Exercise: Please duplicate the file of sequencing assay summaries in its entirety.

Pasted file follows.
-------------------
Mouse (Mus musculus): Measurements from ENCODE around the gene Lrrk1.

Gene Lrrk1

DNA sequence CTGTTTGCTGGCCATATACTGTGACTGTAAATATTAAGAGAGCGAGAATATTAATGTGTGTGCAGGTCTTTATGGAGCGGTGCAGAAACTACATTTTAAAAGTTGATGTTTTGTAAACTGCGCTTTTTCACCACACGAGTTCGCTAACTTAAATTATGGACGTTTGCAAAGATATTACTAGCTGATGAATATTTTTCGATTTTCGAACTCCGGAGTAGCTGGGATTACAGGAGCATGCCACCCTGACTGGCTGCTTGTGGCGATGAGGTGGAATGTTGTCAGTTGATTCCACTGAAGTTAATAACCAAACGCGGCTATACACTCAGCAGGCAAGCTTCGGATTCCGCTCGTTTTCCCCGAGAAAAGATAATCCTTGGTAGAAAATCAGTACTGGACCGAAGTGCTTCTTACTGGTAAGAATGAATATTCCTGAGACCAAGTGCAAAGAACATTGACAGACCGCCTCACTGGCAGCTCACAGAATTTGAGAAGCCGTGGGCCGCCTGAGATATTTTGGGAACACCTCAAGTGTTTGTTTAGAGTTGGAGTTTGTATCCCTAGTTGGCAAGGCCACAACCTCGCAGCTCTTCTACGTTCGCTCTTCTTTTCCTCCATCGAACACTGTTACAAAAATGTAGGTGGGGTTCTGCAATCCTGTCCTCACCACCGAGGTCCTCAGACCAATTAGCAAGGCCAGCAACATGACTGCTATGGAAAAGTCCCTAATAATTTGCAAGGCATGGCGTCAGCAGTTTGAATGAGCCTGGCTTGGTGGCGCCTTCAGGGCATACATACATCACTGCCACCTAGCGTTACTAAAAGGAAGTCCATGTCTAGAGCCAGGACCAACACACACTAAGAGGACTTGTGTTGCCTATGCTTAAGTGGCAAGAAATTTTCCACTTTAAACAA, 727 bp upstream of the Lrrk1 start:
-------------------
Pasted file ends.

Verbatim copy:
Mouse (Mus musculus): Measurements from ENCODE around the gene Lrrk1.

Gene Lrrk1

DNA sequence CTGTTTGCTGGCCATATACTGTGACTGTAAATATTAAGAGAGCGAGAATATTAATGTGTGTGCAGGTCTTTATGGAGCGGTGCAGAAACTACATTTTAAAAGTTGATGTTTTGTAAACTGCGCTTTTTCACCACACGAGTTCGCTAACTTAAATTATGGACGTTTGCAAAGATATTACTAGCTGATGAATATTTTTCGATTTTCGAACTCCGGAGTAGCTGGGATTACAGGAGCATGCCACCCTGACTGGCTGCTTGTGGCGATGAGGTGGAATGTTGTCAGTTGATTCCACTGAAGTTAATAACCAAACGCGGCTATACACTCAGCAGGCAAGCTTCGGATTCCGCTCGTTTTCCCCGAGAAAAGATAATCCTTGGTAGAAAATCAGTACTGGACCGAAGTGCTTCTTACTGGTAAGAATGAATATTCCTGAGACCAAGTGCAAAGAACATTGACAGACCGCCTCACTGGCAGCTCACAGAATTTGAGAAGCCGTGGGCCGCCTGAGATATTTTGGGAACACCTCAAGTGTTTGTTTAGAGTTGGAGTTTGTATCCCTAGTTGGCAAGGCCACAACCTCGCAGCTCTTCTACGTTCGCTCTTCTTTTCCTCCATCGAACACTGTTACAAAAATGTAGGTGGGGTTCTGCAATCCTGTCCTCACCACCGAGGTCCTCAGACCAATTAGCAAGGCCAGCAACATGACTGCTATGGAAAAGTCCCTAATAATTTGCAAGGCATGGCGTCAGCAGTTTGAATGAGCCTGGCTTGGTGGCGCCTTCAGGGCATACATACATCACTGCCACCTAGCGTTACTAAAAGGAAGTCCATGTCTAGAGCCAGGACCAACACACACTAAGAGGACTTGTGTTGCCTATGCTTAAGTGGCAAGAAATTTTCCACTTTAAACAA, 727 bp upstream of the Lrrk1 start: